There is the heart of the new covenant. See how much greater it is! Under the old covenant men failed, weak through the flesh and justly rejected for their disobedience. But under the new, we have the victorious Christ indwelling our hearts by the Holy Spirit, enabling us to walk in God’s ways while we enjoy the richness of his presence — knowing that we are ‘accepted in the beloved’.
They shall be my people
Not only does it say, ‘I will put my laws in their heart’ but it also says, ‘I will be their God and they shall be my people. None of them shall teach his neighbour saying “know the Lord”, for they shall all know me…’.
John writes, ‘You have an anointing of the Holy One’ (1 John 2:20). Everybody in the new covenant knows God. That is how you know that you are a beneficiary of that covenant — you know God through Christ Jesus.
You have believed in the Lord Jesus Christ; you have been called effectually and powerfully; you have apprehended that you were chosen in Christ before the world began. You do not cavil at such statements of Scripture — they are the glory and ground of your hope.
You know that you are blessed of the Father and that there is a ‘kingdom prepared for you from the foundation of the world’ (Matthew 25:34). You do not look for depths of strength within your own weak frame.
Because you know God as your Father, you know that he is your helper — of whom, then, should you be afraid? Men can do nothing to you that affects eternity; nothing that affects the love of God; nothing that prevents God from being good to you; nothing that prevents him from giving you graciously ‘all things richly to enjoy’.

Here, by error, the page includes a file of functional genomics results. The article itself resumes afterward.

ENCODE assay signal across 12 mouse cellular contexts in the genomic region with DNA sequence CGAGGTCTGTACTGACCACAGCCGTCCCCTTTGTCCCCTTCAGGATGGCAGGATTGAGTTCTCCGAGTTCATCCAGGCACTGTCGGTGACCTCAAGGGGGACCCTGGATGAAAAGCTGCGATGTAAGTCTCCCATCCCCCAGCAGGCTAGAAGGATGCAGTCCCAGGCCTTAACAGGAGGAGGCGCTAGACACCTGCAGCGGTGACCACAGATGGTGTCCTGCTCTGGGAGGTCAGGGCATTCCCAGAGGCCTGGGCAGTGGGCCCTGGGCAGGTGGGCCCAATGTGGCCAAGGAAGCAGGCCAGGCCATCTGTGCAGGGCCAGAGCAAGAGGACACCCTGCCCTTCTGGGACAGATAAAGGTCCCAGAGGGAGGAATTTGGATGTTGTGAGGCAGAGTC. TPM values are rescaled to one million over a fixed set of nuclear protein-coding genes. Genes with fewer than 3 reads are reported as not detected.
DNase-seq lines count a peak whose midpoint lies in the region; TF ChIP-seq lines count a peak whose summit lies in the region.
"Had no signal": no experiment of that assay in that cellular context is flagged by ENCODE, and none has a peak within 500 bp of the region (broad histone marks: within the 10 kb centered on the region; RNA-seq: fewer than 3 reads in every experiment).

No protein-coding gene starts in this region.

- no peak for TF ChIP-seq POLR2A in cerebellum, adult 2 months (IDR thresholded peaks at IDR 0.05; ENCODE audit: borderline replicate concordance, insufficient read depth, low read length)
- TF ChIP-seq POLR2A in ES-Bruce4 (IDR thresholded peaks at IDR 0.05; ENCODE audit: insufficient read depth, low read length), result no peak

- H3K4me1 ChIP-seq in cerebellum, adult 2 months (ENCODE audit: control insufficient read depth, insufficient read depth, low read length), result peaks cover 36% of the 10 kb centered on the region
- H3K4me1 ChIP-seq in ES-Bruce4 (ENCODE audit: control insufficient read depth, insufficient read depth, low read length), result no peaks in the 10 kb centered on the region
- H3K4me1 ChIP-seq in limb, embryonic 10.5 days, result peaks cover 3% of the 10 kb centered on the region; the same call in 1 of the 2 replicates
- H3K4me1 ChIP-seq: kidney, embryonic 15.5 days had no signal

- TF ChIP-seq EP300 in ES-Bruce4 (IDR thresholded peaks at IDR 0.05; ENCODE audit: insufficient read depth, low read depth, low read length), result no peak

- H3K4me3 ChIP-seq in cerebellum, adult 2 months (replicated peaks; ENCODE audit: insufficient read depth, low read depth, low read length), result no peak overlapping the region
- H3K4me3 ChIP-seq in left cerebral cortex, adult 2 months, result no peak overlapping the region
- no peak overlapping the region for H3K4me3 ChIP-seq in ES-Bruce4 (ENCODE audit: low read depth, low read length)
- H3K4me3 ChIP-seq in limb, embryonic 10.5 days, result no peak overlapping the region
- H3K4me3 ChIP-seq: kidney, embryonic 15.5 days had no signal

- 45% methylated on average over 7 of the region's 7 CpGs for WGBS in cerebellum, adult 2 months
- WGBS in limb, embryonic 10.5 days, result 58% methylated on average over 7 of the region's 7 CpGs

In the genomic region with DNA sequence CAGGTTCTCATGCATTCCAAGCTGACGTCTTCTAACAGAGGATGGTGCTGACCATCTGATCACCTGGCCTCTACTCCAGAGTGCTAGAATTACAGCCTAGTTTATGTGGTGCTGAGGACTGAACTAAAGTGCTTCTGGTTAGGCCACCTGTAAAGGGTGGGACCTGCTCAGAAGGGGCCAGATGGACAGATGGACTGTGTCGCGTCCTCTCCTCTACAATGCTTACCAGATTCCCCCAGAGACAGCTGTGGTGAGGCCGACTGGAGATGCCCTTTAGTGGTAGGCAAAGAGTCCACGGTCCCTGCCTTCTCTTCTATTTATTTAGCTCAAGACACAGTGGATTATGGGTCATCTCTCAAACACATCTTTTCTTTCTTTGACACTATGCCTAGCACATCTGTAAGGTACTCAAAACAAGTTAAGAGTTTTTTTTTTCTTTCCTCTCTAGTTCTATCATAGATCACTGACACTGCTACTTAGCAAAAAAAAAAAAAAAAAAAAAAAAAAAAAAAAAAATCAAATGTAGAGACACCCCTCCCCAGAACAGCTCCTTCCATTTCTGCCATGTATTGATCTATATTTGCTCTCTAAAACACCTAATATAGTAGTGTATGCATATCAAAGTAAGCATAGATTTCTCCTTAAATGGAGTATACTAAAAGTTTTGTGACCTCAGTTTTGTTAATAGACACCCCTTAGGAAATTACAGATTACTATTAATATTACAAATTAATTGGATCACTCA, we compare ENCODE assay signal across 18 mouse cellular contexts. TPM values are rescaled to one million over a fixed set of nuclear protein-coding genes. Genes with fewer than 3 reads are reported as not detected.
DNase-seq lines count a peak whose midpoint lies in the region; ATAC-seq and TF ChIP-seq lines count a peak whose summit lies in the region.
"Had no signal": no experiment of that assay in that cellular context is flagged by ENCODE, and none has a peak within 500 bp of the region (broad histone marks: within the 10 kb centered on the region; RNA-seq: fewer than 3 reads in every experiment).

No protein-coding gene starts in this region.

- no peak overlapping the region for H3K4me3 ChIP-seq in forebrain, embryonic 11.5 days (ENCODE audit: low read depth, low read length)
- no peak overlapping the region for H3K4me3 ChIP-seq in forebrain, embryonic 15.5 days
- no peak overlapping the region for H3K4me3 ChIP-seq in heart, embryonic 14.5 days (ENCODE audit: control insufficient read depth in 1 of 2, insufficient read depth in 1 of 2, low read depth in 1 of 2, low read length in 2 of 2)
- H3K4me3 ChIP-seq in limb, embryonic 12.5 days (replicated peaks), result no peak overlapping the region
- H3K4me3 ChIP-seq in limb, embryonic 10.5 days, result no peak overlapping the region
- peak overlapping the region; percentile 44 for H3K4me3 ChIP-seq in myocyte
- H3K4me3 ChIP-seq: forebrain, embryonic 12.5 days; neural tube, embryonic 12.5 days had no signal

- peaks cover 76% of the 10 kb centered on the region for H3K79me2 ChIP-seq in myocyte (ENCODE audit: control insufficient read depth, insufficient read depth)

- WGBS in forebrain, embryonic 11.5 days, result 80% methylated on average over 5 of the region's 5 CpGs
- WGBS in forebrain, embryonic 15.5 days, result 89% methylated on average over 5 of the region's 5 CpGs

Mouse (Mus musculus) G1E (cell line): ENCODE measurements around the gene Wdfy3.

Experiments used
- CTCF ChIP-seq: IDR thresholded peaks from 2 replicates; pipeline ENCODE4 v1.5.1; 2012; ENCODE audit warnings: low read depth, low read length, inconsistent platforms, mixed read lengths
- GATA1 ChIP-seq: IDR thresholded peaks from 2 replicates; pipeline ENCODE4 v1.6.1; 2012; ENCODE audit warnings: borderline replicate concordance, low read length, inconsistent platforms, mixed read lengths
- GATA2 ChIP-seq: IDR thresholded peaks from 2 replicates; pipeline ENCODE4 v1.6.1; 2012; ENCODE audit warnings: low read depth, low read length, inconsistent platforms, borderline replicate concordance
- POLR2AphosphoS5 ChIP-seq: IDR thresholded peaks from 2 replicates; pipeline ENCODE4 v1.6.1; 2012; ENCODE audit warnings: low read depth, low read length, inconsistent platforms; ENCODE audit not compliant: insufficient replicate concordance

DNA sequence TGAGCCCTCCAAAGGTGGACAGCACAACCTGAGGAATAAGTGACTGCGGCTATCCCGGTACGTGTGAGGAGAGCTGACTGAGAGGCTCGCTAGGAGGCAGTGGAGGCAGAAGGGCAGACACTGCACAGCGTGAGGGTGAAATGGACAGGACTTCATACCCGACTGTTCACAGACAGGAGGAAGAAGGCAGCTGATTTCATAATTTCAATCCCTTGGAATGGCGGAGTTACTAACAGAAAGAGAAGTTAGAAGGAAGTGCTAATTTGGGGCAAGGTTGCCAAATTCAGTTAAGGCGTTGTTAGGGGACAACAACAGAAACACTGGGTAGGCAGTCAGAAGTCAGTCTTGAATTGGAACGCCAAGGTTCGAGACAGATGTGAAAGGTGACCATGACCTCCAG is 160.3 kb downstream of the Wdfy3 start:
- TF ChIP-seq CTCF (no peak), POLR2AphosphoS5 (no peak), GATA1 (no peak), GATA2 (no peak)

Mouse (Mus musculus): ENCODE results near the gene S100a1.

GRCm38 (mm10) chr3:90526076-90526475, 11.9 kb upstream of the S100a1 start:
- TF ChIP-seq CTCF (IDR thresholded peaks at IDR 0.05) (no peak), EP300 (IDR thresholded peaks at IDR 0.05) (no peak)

This heart work fulfils another gracious purpose, for in writing his laws upon their hearts and empowering his people’s lives, the Lord is bearing witness in every generation to his saving gospel in a lost world. Believers are epistles — letters of the Spirit — known and read of all men. They are God’s message to dying sinners in our day. This is the glory that excels, the ministry of the Spirit is written on the fleshy tablets of the heart and not on tablets of stone (2 Corinthians 3).
The beneficiaries of the new covenant are therefore truly ‘charismatic’. The Spirit’s work is not that they should speak in unintelligible languages but that they should declare, in plain, intelligible lives, the glory of him who called them out of darkness into his marvellous light.
We are enabled to walk in this world ‘in sincerity of heart, as to Christ; not with eye service, as men-pleasers, but as bond servants of Christ, doing the will of God from the heart’ (Ephesians 6:6).
Mercy to the unrighteous
And all these inestimable benefits are based on Christ’s obedience — to death upon a cross. For it is on the basis of Christ’s atoning sacrifice that God says, ‘I will be merciful to their unrighteousness, and their sins and their lawless deeds I will remember no more’ (8:12).
We are reminded of this fact every time we come to the Lord’s table, for he said, ‘This is the new covenant in my blood’ (1 Corinthians 11:25). All the benefits of that new covenant are ours because he ‘suffered once for sins, the just for the unjust, that he might bring us to God’ (1 Peter 3:18).
Christ’s blood has purged our consciences; Christ’s Spirit is in our hearts; Christ’s law controls our thoughts and our affections; Christ’s people are our family; Christ’s everlasting kingdom is our destination.
That is the glory of the new covenant. All Scripture has become the ground on which we walk — a watered garden to enjoy. We may pluck food from its branches, for it is full of fruitful things for our benefit, our strengthening, our healing and our guidance — that we might be the ‘living epistles’ of Christ in a dying world.
The new covenant brings us the glory, the love and the grace of God, and all this in Christ Jesus. May the Lord bless to us his fulfilled prophecy — for the days have come in which the Lord has made a new covenant in Christ.